4. Resection or Replacement of Abdominal Veins. When a blood vessel causes tissue injury in the abdomen, some of the tissue might need to be removed or replaced. Risks can include pulmonary embolism, infection and excess bleeding.
  5. Varicose Vein Removal. These veins form in the legs, when the valves in the veins aren’t functioning properly. This can cause pain, blood clots, or bleeding. A doctor might recommend varicose vein removal, which has risks that include nerve injury, heavy bleeding and infection.
  6. High Gastric Bypass. Weight loss surgery changes how the stomach and small intestine handle the food a person eats. There are several criteria that must be met to receive this procedure. High Gastric Bypass can pose major risks and complications, such as malnutrition, perforation of stomach or intestines and dumping syndrome (when food gets “dumped” directly from the stomach pouch into the small intestine without being digested).
  7. Proctopexy (Rectal Prolapse Surgery). This procedure is performed to correct stool leakage, inability to control bowel movements (fecal incontinence), or obstructed bowel movements. This procedure helps put the rectum back in place. The risks can include damage to nearby nerves and organs, narrowing (stricture) of the anal opening and development of new or worsened constipation.
  8. Bile Duct Excision. If a tumor is blocking the flow of bile to the bile ducts, a surgeon may remove them. Nausea, jaundice, or a high temperature (over 101) are potential risks.
  9. Urinary Reconstruction. Sometimes a person’s urinary bladder is removed because of cancer, a non-working bladder, or another medical reason. This procedure creates a new way for urine to exit the body when a bladder is not present. A risk of this procedure is urine backing up into the kidneys, causing infections, stone formation, or organ damage over time.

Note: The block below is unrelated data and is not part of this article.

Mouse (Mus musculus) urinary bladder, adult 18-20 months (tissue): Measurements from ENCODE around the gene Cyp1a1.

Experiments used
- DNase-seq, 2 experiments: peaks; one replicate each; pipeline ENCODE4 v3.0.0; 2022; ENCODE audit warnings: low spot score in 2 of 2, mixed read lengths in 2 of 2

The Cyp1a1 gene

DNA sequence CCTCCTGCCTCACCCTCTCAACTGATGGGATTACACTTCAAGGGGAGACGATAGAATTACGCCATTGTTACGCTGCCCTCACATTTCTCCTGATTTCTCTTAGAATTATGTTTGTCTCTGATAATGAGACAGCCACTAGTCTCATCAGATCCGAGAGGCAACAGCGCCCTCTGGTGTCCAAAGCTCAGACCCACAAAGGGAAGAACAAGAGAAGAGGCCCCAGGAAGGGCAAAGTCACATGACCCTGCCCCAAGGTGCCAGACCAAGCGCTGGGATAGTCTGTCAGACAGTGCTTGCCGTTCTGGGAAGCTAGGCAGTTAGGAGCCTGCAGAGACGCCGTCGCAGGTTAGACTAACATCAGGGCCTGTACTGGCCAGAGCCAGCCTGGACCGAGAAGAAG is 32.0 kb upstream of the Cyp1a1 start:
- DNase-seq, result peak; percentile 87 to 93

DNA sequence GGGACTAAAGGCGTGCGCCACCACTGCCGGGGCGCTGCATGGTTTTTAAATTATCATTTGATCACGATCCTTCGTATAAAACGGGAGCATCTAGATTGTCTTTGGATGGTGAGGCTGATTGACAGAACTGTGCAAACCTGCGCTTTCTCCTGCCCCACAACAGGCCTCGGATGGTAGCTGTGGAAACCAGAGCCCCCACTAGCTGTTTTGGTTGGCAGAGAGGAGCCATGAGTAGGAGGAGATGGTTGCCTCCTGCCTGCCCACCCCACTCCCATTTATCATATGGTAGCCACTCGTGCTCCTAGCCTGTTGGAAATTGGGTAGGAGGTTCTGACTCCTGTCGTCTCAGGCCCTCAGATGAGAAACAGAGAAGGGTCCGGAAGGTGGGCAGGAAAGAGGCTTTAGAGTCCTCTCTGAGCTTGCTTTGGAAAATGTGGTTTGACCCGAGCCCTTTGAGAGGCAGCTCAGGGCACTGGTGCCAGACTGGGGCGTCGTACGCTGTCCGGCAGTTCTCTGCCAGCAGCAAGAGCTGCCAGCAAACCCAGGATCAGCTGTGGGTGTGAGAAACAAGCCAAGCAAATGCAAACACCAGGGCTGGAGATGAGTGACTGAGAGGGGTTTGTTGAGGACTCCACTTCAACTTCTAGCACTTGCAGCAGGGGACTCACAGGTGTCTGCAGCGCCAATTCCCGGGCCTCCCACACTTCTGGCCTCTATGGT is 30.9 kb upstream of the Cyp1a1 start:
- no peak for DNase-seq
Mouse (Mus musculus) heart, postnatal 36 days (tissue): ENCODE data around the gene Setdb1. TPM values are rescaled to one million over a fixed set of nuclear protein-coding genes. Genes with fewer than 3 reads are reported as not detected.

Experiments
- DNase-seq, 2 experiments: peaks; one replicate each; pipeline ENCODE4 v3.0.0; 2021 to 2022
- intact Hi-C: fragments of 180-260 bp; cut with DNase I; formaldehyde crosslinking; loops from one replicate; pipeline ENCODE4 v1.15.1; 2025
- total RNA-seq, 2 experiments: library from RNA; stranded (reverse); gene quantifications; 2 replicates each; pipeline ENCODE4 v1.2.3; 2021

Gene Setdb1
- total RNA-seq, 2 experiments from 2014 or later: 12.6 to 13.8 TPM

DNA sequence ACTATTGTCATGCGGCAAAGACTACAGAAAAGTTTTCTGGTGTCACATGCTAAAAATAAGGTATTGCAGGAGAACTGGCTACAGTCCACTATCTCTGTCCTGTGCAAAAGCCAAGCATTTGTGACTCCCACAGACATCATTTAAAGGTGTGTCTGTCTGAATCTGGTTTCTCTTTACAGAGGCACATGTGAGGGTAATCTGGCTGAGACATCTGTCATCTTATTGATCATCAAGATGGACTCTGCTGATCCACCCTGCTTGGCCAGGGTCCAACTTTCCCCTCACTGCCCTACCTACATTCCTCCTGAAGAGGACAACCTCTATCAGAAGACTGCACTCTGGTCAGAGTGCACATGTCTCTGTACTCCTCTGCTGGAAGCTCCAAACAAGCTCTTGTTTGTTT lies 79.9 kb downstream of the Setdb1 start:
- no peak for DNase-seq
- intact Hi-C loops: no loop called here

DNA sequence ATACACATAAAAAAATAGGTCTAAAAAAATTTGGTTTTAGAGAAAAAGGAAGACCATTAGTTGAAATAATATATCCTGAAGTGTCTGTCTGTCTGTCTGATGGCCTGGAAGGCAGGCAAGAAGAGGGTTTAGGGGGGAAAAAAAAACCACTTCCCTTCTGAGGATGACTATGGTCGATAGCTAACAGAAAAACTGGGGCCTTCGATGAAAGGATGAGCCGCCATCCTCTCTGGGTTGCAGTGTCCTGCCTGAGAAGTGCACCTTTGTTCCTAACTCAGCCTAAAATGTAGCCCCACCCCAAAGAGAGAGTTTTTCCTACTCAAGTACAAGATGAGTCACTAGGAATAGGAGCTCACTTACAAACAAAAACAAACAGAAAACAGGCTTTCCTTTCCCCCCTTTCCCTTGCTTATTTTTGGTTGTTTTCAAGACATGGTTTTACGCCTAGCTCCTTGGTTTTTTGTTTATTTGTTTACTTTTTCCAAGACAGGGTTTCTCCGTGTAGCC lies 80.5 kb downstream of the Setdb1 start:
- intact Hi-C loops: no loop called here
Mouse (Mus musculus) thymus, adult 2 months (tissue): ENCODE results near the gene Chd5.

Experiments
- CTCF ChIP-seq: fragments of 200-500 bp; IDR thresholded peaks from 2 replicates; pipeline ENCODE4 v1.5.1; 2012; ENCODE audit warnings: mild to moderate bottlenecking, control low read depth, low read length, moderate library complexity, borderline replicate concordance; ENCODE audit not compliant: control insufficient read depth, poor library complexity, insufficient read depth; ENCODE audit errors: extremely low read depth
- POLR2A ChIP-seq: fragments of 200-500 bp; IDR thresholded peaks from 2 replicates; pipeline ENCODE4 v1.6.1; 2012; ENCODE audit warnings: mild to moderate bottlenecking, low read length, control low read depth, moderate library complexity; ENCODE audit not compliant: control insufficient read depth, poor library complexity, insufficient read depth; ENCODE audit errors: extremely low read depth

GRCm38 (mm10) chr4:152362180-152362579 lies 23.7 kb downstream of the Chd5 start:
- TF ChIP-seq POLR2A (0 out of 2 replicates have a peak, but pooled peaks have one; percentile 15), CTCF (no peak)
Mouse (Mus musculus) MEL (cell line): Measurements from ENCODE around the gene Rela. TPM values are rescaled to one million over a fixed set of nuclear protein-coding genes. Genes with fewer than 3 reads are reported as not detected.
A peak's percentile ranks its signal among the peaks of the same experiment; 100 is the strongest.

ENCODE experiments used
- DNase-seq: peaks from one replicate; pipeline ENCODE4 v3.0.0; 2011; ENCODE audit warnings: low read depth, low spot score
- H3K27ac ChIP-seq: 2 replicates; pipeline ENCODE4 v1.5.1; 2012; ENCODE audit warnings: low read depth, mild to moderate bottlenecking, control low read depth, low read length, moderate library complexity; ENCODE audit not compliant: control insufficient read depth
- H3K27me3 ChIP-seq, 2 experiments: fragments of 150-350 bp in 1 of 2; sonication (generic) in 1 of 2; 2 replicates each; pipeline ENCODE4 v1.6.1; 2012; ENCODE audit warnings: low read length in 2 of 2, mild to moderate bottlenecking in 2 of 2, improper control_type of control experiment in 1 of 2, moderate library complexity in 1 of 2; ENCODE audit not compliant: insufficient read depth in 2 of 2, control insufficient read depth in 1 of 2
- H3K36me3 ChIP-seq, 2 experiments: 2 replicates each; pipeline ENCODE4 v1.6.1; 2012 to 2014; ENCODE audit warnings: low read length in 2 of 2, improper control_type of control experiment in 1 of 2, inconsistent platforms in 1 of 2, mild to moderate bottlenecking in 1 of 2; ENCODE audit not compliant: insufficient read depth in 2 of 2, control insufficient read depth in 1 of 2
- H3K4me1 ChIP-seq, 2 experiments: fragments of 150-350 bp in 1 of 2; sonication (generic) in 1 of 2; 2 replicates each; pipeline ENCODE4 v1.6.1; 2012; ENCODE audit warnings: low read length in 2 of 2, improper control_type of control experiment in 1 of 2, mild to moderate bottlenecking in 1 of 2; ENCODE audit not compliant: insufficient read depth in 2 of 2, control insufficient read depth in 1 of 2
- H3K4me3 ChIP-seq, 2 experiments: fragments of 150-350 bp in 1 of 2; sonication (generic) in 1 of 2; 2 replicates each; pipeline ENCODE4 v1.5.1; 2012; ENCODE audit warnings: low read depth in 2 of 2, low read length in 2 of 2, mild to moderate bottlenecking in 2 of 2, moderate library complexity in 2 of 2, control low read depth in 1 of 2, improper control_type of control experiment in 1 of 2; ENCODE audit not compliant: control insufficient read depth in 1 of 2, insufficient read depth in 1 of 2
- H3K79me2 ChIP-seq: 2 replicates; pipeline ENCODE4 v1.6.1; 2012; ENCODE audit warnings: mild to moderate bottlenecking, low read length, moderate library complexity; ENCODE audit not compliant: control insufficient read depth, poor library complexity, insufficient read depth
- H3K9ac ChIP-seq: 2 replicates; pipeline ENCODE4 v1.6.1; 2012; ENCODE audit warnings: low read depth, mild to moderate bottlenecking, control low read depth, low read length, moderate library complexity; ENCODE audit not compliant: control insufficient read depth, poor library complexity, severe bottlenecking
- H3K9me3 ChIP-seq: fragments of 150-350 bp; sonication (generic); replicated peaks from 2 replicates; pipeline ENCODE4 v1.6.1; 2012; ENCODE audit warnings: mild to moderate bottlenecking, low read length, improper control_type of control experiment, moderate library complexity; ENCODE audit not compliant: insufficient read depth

10. Ureter Repair. When the ureter is injured (i.e., scar tissue forms after an accident or surgery), more surgery might be required to repair it. Complications include chest pain, blood clots and trouble urinating.

Before any planned procedures, be sure your Medical Directive and powers of attorney are up to date. Review any needed updates with an estate planning attorney.

A note on dental exams. Dental examinations should be considered before any surgery—but they’re especially important for certain heart surgeries, along with joint replacements that use implanted devices. With both joint replacement and cardiovascular valve replacement surgery, the risk of the bacteria from the mouth traveling systemically to the surgical site is very high. During a dental procedure, the gum tissue can be broken and that lets bacteria from the mouth to enter the bloodstream. The bacteria can go to any foreign material in the body and attach, frequently developing a biofilm. This makes it very difficult to treat with antibiotics alone. As a result, surgical removal may be required for complete eradication.

Reference: Considerable (Nov. 4, 2020) “These 10 surgeries are considered “uniquely high risk” for older adults”